Not at home? Amazon wants to come in and drop off packages
Published: October 25, 2017 / Author: Associated Press
NEW YORK (AP) — Don’t want Amazon boxes sitting on the porch? The company hopes you’ll let a stranger inside to drop them off.
Amazon said Wednesday it’ll launch a service called Amazon Key next month that will let people allow the door to be unlocked when they’re not there so packages can be left inside.
The proposal drew plenty of humorous reactions on social media, as well as concerns about safety or delivery employees being mistaken for intruders. Amazon said the drivers would be well-vetted, while one expert said the company has built up trust with customers and younger customers were more likely to try it out.
An in-home delivery program also falls in line with Amazon’s strategy of trying to make shopping with it so convenient that consumers don’t think about buying elsewhere. And with the option requiring a specific camera that it sells, the move helps Amazon tie customers even closer to its gadgets as well as the items it delivers.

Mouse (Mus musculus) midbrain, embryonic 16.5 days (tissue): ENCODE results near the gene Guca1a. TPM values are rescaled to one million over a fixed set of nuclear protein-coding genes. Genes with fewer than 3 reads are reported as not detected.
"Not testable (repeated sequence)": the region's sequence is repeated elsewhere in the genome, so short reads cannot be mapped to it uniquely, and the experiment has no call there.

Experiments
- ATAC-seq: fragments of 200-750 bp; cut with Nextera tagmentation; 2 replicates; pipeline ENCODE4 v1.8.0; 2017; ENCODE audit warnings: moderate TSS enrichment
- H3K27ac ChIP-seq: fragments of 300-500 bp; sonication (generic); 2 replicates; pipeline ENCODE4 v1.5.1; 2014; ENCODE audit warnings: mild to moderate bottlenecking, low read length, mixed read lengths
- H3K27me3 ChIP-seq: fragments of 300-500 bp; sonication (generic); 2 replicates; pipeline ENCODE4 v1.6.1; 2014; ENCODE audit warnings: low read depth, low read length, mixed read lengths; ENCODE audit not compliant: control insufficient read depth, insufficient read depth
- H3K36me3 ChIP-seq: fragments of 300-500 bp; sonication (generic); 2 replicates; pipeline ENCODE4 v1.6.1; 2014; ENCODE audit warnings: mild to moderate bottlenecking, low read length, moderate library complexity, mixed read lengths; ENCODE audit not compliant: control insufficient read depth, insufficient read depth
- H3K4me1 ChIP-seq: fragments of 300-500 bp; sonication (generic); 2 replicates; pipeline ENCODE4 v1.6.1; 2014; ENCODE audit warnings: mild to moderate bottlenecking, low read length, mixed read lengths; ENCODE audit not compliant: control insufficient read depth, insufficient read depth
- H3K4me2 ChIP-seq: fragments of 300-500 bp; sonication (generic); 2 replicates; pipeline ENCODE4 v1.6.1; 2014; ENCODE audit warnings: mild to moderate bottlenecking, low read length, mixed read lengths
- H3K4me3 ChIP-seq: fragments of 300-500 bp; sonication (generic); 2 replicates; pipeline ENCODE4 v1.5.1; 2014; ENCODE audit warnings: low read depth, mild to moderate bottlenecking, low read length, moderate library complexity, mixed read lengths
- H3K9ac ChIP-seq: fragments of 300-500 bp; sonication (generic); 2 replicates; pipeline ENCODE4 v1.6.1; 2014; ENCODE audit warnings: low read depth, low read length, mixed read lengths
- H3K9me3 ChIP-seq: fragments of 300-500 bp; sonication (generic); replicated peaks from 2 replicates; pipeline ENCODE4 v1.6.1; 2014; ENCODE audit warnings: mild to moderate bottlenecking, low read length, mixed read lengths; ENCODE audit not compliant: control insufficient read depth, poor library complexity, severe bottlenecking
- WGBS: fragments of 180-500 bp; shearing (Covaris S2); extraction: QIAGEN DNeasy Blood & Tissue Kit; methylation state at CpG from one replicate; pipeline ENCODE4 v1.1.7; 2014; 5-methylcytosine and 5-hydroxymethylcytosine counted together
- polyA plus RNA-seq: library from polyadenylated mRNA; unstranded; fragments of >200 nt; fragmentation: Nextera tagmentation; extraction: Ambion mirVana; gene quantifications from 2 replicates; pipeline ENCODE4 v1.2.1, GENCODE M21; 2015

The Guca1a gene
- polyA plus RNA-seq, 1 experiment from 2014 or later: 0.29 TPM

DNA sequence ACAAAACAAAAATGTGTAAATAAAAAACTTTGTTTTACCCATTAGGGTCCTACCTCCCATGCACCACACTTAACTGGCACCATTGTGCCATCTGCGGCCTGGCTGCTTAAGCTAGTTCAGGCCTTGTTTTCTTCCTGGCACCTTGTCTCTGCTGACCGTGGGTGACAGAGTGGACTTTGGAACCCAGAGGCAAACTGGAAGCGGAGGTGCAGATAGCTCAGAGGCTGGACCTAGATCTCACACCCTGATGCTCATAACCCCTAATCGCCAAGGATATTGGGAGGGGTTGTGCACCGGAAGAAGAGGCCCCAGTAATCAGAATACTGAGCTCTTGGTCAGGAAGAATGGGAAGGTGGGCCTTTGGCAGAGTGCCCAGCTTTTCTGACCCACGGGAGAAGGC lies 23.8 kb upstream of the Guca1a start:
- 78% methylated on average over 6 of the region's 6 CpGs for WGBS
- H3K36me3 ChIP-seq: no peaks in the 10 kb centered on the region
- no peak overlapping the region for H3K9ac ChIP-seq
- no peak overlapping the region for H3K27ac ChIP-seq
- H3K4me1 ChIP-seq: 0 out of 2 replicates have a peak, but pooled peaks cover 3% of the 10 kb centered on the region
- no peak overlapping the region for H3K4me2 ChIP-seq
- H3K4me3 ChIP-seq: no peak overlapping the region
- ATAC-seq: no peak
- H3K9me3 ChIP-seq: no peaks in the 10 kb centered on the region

Customers who want to use the service would need to be Amazon Prime members and would have to buy a camera and a Wi-Fi-connected lock from the Seattle-based company that starts at $250. Shoppers will then be able to choose in-home delivery as an option in the Amazon app.
When the delivery person shows up, they will knock first and scan the package. Amazon will make sure the person is at the right home and unlock the door. No codes or keys are needed, and the indoor camera will record the in-home delivery. The Amazon Cloud Cam also lets users watch a livestream or recorded video on Amazon’s Fire tablet, Fire TV or its voice-activated Echo devices that have a video screen.
The service is likely to be more of a hit with younger families, said Timothy Carone, an associate teaching professor at University of Notre Dame’s Mendoza College of Business. He said millennials are already comfortable posting photos and their whereabouts on Facebook, Instagram and other social media.
“They’re less concerned about privacy than older generations are,” Carone said.